INDIANAPOLIS, Wednesday, March 31, 2004 -- An interview with Kevin Forbes, Indianapolis Motor Speedway director of engineering and construction, about the repaving of the entire 2.5-mile IMS oval starting in August 2004: Q: When will the...
INDIANAPOLIS, Wednesday, March 31, 2004 -- An interview with Kevin Forbes, Indianapolis Motor Speedway director of engineering and construction, about the repaving of the entire 2.5-mile IMS oval starting in August 2004:
Q: When will the project start?
Forbes: Literally the day after the Brickyard (400).
Q: How long will the entire process take?
Forbes: If we start right after the Brickyard 400, we are very hopeful to be done by the middle or end of October.
Q: How long will it take for the track to cure? Will the customary fall IndyCar Series testing be out of the question for 2004, and how long will the Hall of Fame Museum tour buses have to stay off the track?
Forbes: Tour buses won't affect it at all. I'm sure there will be limited testing on the surface just to validate the characteristics of the surface as far as friction and evenness. But, in terms of multiple team testing and prolonged tire testing, we'd be wise not to do that.
Q: How much asphalt is required? (Square feet, weight, etc.) How deep will it be?
Forbes: Three or four layers of asphalt, weighing a total of 36,500 tons. The total area to be paved is 1,085,085 square feet, or 120,565 square yards, and that will be covered either three or four times.
Q: Is anything being done to the road course? How will this affect Turns 12 and 1 of the road course, where it connects with the oval?
Forbes: The texture will become more similar to the road course itself. As far as making the oval portion closer to the texture and appearance of the road course, it will go a long way in doing that, although the disparity that exists now isn't a problem.
Q: Will this affect the banking of the oval at all? Will it still be 9 degrees, 12 minutes? How is the challenge of maintaining the banking to precision met?
Forbes: After the existing asphalt is milled away, then we will do some very precise checking of what's left. Then we'll make adjustments by additional milling in specific areas to ensure we have a perfectly parallel surface that is 5 ½ inches below what we have right now. We will try to start with a perfectly parallel plain. If it's not, we'll adjust it at that point. It becomes a very careful process of paving extremely slow, nonstop, and then we'll check after every lift (layer) of asphalt is put in place. We'll check that the geometry is what it used to be.
Q: A commonly used number for the amount of original bricks that remain beneath the asphalt surface is 85 percent. Is that number still accurate?
Forbes: That's pretty close. When the racetrack was bricked in 1909, obviously the entire track was a ring of brick, before any tunnels were built. The bricks were removed where the tunnels were cut through. We've saved, over the years, basically all those bricks. Those are the bricks that will be used to reset the start-finish line.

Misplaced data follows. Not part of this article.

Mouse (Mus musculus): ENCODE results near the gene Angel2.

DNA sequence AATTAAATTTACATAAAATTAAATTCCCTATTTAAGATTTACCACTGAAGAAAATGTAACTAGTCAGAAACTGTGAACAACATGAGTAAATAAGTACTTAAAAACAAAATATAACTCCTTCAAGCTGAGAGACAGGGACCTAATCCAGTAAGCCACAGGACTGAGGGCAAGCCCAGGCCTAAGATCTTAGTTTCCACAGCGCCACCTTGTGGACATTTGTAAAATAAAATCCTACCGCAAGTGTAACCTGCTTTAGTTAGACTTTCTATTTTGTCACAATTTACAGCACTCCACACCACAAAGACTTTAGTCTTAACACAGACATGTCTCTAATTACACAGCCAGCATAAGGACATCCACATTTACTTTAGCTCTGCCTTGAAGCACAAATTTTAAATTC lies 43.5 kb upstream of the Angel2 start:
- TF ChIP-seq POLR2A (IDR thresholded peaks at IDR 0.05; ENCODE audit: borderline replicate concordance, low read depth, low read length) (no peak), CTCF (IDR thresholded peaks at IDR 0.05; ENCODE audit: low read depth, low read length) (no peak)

Q: The SAFER Barrier will be removed in order to do this. Any other affects on the SAFER Barrier?
Forbes: No, it will not be affected. We are taking out 4 inches (of asphalt) and putting in 4 inches. Geometrically speaking, it will be identical.
Q: What have you and the staff learned about repaving technology since 1995? What will be done differently, in terms of applying the asphalt, smoothing, etc.?
Forbes: We will make a few changes. The worst enemy of bituminous pavement is the long-term oxidation of the asphalt cement. Over time, it becomes brittle. When it becomes brittle, it cracks, and that's the only reason we're repaving this racetrack right now. It's not rough. It just has so many cracks in it that in May when the IndyCarÒ Series cars are on the racetrack, with all the suction from the downforce and the track is still somewhat cold from the winter, they actually start to break up little bits and pieces of the track. Very small pieces, and it's not that many, but just enough to become a nuisance. And if it weren't for the cracking and resulting net-like matrix of cracks that leads to IndyCar Series cars breaking it apart, we wouldn't have to repave this. So, in response to that, we're going to design a pavement, or mix, that will combat the oxidation much better. One other drawback to racetrack pavement is that it has no traffic, which is a very detrimental effect. (You would think) the more pounding it gets, the worse it would be, but the pounding actually closes the cracks back together. On a highway that has a lot of traffic, they (traffic) are continually kneading those cracks together. We don't have that on a racetrack, so once cracks open up, they stay open. So we're going to strive to develop an asphalt pavement that will resist the cracking much more so in the future.
Q: Has this type of asphalt mixture that you're looking for been used elsewhere?
Forbes: Oh, yeah, it is something we've used with virtually every track that's been paved since we repaved in 1995. We learned a lot in '95 and applied it to racetrack pavements at Kansas City, Chicagoland. We are starting to really understand the dynamics and all the little idiosyncrasies that surround racetrack paving. Even though bituminous asphalt technology has been around since the 1930s, really only in the last 10-15 years or so have we truly begun to understand how it works on a racetrack.